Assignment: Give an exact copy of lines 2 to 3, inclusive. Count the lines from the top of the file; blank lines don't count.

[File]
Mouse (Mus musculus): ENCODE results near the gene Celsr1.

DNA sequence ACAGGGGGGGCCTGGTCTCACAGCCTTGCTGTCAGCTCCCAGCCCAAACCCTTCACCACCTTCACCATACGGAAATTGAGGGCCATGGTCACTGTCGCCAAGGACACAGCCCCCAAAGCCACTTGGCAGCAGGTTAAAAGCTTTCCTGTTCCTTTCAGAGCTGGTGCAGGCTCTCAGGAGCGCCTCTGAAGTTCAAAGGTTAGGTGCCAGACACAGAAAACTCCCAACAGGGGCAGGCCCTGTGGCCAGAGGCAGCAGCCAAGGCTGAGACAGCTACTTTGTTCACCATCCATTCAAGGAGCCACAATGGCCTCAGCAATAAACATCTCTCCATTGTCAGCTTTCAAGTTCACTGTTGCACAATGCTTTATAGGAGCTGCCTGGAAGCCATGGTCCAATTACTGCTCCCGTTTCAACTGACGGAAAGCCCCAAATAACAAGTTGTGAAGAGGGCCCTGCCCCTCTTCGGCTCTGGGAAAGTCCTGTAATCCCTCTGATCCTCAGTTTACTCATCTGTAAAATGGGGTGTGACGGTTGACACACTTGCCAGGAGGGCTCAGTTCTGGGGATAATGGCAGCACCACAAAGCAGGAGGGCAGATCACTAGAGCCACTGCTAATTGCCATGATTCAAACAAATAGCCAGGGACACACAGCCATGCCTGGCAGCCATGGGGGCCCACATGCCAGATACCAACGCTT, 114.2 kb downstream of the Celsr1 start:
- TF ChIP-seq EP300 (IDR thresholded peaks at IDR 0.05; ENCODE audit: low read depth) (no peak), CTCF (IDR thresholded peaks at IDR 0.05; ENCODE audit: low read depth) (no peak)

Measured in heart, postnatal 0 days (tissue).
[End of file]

DNA sequence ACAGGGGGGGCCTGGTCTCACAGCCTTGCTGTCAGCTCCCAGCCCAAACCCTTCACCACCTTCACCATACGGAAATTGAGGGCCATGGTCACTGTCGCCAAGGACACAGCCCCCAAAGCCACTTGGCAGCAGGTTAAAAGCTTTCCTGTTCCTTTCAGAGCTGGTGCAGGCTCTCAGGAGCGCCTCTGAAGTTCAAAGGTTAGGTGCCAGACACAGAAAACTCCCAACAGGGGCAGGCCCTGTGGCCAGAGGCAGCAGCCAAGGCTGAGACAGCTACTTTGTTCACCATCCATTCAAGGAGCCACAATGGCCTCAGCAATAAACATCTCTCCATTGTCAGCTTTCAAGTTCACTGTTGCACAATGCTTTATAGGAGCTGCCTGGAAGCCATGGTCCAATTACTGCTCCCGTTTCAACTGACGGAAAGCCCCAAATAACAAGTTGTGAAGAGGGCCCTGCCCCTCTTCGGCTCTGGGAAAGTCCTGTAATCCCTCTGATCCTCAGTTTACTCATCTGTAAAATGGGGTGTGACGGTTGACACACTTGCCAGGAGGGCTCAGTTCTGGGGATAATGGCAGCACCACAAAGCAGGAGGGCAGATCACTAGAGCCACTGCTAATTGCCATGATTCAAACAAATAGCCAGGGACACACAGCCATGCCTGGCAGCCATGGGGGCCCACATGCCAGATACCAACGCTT, 114.2 kb downstream of the Celsr1 start:
- TF ChIP-seq EP300 (IDR thresholded peaks at IDR 0.05; ENCODE audit: low read depth) (no peak), CTCF (IDR thresholded peaks at IDR 0.05; ENCODE audit: low read depth) (no peak)